The distinction between eye and object motion is reflected by the motion-onset visual evoked potential
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Humans are able to distinguish eye movement-induced retinal image motion and physical object motion during smooth pursuit eye movements. We investigated the neurophysiological basis of this ability by comparing motion-onset visual evoked potentials (VEPs) to onset of: (1) physical object motion during fixation, (2) eye movement-induced retinal image motion, and (3) physical object motion during eye movements. Electrooculographic (EOG) artifacts were removed and the influence of eye-movement quality was evaluated. Retinal image shift was of similar magnitude in all conditions (9°/s) and elicited typical motion-onset VEPs, with N2 at occipital and P2 at central derivations. During smooth pursuit, physical object motion induced N2 and P2 of higher latencies than during fixation. In the absence of physical object motion, i.e., for exclusively eye movement-induced retinal image motion, the N2 amplitude was reduced. This is taken as evidence that the activity of detectors of physical object motion is reflected by a part of the N2 component. N2 also reflects eye movement-induced retinal image motion. It is concluded that headcentric motion detection and the detection of eye movement-induced retinal image motion is mediated by brain mechanisms with similar latencies and, within the resolution limits of VEPs, at similar locations.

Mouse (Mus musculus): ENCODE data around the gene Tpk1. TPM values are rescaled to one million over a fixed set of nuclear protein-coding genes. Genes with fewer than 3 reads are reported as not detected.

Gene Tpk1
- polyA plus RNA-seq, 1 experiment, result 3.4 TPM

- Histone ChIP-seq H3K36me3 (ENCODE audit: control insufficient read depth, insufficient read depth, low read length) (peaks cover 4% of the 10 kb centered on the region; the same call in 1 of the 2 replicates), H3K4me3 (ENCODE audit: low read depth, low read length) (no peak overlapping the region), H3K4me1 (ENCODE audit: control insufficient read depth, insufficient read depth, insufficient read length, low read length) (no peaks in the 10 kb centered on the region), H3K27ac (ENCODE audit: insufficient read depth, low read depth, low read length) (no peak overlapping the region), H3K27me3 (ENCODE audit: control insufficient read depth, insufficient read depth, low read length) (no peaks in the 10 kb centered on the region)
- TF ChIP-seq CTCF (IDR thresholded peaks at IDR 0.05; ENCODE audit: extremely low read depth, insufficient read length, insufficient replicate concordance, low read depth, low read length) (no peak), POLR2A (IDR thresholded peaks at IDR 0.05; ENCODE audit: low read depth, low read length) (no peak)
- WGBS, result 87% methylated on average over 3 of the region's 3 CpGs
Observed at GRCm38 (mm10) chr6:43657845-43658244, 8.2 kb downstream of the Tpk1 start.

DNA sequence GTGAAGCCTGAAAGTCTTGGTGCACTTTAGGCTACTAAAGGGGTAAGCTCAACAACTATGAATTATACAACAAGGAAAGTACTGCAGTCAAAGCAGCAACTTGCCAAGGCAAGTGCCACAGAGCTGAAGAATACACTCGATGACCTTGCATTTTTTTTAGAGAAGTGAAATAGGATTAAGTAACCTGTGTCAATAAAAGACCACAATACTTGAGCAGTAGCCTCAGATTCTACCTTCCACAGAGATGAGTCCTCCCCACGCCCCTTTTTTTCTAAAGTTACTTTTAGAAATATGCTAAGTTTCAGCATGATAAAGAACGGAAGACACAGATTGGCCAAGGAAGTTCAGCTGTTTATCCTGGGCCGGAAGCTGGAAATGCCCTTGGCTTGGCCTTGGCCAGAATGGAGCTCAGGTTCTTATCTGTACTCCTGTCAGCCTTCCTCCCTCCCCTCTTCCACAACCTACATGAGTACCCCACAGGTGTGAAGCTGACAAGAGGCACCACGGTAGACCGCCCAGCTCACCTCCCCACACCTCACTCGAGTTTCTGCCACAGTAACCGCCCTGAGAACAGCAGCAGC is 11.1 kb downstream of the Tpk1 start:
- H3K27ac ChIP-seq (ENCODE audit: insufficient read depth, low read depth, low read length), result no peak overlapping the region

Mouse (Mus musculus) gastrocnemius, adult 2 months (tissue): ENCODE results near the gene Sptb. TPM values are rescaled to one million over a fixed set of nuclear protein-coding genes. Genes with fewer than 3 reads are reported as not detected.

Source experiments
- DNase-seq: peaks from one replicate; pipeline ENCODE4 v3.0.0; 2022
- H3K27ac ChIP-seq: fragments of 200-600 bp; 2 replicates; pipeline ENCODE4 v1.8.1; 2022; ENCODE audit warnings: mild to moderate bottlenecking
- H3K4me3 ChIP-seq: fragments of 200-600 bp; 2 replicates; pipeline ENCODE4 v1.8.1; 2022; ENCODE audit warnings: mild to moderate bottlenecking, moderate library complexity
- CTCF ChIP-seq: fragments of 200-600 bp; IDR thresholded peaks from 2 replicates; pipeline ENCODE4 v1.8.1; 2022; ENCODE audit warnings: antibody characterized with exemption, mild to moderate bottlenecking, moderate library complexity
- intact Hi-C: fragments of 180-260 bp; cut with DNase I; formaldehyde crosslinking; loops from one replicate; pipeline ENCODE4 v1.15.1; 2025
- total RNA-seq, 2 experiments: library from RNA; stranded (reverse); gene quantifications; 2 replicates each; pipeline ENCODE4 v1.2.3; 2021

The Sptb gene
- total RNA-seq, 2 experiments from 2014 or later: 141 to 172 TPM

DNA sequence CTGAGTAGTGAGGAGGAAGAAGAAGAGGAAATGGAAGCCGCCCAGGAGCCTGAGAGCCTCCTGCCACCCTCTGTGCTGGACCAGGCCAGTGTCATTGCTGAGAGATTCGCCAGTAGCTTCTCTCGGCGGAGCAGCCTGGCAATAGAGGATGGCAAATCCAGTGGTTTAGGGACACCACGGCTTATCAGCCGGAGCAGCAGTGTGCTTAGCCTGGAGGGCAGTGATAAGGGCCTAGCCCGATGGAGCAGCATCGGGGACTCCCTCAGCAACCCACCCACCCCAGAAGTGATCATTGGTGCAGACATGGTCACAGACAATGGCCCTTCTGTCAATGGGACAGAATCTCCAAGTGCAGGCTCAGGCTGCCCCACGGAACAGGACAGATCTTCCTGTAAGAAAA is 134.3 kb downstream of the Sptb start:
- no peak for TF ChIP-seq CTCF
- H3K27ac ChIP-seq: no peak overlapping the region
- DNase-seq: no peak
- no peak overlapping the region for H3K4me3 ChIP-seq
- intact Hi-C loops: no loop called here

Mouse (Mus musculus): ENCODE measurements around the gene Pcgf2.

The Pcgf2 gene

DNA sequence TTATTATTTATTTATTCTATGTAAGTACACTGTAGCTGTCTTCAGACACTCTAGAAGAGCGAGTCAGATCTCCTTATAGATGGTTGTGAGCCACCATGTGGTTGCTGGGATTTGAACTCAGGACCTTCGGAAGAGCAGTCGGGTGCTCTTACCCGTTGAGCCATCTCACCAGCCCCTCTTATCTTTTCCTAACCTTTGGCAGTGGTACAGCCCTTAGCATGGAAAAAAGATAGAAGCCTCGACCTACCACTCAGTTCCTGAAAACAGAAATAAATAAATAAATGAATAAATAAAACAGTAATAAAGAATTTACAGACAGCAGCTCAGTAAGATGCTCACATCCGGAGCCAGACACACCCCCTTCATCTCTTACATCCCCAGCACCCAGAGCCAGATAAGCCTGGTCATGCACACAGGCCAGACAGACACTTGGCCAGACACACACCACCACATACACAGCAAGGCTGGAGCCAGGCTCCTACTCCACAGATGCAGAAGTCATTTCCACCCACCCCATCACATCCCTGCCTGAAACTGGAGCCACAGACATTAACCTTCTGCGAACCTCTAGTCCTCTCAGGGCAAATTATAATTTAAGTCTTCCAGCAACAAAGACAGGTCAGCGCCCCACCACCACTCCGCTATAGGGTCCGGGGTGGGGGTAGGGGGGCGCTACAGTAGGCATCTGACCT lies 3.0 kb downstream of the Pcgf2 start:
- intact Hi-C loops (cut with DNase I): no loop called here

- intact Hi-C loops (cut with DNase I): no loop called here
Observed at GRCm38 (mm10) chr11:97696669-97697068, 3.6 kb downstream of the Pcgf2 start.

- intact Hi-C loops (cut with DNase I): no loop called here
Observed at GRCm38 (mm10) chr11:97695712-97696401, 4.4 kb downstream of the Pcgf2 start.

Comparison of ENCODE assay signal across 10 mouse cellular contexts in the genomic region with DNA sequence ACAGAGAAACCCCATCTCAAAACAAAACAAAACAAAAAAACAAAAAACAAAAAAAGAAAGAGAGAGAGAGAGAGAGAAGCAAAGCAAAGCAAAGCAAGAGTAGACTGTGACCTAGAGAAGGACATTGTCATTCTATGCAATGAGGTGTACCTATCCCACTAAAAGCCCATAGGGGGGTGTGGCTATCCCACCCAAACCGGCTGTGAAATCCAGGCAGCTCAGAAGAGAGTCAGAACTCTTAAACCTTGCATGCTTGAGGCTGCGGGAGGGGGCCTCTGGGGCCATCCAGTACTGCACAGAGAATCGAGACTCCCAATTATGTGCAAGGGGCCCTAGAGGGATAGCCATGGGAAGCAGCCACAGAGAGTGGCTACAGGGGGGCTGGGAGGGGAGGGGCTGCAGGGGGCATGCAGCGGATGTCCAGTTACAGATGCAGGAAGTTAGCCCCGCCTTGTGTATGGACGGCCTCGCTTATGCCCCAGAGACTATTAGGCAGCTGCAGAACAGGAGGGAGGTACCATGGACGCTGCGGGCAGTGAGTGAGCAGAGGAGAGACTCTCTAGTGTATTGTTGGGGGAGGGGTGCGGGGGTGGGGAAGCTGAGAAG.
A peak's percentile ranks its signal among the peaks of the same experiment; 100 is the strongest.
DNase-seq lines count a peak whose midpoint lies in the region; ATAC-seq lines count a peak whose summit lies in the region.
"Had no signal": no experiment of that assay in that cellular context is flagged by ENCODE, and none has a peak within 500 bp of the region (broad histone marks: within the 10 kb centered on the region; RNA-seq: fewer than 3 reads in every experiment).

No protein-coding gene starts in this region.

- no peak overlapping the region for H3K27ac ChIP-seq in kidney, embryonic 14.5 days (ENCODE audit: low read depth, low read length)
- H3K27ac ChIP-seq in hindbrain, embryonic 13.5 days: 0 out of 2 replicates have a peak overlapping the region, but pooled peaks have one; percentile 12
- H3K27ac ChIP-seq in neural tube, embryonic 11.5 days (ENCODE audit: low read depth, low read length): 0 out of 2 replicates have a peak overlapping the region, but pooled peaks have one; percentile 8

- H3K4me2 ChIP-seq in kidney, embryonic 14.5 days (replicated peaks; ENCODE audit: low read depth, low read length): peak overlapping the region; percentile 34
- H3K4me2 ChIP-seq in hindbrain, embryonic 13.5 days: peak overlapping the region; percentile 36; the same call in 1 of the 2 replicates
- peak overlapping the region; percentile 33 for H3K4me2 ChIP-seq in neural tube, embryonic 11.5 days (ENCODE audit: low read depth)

KeywordsCortex Electro-oculography Smooth pursuit Eye movements Human
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